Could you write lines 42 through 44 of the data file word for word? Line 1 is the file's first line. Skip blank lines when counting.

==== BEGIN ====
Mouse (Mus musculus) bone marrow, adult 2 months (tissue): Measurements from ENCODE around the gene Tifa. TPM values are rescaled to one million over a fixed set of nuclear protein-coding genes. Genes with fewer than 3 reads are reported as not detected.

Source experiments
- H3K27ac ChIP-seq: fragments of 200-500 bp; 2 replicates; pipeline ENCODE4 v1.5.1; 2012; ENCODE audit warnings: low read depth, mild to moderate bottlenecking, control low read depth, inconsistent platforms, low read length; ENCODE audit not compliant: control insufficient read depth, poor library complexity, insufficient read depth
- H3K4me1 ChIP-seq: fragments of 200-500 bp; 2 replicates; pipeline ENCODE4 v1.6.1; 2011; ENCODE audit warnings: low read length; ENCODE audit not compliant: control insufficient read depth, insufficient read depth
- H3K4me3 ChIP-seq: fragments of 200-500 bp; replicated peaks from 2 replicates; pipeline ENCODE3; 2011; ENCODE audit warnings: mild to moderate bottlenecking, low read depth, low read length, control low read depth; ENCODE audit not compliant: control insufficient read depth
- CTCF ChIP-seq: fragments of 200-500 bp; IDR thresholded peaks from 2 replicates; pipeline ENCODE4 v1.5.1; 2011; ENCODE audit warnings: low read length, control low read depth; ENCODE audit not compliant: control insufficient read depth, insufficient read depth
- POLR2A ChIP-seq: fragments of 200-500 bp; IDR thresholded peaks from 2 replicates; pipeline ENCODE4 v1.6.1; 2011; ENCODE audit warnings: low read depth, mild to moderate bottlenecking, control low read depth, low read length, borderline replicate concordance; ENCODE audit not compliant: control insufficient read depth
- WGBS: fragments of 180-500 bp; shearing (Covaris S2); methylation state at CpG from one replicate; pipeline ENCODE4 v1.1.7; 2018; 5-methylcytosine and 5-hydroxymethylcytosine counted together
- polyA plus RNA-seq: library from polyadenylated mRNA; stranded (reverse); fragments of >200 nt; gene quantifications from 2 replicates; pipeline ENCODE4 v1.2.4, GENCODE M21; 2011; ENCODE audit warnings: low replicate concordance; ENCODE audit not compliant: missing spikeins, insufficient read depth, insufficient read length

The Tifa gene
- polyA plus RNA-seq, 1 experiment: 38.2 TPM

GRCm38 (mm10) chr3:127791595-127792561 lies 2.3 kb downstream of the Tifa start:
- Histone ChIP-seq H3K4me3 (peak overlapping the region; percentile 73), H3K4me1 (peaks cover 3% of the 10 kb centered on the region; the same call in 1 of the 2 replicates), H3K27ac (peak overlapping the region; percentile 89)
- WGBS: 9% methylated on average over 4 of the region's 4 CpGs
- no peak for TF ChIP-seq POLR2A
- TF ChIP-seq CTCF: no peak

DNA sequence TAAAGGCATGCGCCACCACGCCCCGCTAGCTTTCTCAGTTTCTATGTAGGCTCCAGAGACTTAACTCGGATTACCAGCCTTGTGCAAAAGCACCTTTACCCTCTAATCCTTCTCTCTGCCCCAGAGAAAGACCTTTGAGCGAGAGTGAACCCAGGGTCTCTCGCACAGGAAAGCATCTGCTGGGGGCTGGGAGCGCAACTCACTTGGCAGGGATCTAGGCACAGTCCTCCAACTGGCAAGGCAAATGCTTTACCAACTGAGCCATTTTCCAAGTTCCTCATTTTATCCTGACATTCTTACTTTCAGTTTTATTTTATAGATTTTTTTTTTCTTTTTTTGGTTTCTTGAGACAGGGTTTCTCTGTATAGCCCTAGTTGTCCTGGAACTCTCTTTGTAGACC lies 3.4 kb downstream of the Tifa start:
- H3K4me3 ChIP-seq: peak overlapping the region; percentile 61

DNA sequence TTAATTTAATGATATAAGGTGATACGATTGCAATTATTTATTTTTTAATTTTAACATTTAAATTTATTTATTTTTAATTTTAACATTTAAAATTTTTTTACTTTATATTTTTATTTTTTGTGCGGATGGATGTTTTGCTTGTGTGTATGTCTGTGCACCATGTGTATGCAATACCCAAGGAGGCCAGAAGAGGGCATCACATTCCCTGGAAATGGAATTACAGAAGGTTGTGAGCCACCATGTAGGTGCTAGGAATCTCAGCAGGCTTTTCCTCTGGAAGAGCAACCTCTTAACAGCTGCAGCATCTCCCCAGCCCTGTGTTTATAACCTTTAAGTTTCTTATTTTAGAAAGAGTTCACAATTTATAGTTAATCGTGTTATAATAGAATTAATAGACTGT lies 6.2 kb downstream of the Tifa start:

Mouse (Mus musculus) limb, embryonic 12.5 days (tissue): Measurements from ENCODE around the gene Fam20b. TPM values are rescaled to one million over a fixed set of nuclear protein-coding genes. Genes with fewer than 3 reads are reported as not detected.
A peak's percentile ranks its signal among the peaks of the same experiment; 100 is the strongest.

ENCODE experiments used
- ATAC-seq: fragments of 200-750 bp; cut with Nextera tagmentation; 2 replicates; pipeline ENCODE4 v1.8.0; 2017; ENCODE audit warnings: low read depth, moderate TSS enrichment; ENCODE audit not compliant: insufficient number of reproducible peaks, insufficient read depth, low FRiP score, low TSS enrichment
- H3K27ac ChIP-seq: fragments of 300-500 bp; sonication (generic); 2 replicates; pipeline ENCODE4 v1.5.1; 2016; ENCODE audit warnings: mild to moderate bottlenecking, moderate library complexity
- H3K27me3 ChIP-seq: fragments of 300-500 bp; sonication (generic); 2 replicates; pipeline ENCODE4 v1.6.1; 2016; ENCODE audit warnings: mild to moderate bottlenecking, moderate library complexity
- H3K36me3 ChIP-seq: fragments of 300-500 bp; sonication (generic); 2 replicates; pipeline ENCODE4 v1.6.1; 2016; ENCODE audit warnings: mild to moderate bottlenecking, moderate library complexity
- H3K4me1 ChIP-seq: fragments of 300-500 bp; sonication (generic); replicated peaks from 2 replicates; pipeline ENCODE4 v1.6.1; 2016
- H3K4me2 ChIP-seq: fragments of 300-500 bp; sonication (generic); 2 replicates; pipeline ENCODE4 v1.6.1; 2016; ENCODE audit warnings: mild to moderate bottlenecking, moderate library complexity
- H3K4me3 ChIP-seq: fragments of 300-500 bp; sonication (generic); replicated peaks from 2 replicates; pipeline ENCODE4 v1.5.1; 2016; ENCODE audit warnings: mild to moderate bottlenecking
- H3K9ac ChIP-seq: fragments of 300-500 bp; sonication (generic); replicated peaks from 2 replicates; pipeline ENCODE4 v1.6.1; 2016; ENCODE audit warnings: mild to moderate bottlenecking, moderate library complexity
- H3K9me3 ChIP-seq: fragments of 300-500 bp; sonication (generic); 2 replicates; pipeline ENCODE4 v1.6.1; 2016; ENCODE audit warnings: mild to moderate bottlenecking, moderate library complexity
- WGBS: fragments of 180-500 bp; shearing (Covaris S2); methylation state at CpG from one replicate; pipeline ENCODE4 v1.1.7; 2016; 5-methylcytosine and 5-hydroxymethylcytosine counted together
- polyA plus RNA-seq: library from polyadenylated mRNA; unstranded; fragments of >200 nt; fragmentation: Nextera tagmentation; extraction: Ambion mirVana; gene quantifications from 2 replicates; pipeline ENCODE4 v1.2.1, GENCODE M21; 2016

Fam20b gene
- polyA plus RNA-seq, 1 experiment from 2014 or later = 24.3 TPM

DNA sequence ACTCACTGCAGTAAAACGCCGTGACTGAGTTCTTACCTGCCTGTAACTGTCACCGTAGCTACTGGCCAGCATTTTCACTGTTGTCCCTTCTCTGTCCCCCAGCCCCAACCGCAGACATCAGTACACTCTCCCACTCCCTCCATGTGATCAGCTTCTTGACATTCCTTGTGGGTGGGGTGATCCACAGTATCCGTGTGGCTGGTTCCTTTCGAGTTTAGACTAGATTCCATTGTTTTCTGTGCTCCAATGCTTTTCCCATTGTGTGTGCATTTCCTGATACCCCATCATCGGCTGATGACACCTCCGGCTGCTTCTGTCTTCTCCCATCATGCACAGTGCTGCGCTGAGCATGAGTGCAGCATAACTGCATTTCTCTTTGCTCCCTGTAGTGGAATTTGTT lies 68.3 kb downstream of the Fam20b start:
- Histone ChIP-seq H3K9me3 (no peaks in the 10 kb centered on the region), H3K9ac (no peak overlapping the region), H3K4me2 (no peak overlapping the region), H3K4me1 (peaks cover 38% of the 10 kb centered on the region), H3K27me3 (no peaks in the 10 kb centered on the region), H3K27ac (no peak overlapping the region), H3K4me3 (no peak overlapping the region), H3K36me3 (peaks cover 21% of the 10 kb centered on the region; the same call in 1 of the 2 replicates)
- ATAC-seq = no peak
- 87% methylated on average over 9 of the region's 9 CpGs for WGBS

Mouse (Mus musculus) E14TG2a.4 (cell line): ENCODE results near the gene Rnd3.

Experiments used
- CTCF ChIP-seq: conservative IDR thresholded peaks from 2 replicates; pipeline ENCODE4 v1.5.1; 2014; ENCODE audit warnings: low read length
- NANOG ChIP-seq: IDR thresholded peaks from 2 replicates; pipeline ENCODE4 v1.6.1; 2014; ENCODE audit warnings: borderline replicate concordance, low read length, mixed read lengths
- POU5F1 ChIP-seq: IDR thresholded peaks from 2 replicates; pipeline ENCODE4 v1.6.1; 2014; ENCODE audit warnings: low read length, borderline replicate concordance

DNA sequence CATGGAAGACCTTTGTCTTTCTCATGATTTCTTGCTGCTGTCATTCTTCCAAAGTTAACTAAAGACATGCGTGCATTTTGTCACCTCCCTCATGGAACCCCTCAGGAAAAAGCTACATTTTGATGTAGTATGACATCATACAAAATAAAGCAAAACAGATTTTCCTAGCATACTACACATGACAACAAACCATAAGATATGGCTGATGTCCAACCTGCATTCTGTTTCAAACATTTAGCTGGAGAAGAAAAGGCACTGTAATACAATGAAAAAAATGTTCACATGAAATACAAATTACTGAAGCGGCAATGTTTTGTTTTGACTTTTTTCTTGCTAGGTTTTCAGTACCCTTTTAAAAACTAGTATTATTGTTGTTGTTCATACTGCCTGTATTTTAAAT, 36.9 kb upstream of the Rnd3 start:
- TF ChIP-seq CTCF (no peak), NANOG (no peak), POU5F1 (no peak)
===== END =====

- CTCF ChIP-seq: conservative IDR thresholded peaks from 2 replicates; pipeline ENCODE4 v1.5.1; 2014; ENCODE audit warnings: low read length
- NANOG ChIP-seq: IDR thresholded peaks from 2 replicates; pipeline ENCODE4 v1.6.1; 2014; ENCODE audit warnings: borderline replicate concordance, low read length, mixed read lengths
- POU5F1 ChIP-seq: IDR thresholded peaks from 2 replicates; pipeline ENCODE4 v1.6.1; 2014; ENCODE audit warnings: low read length, borderline replicate concordance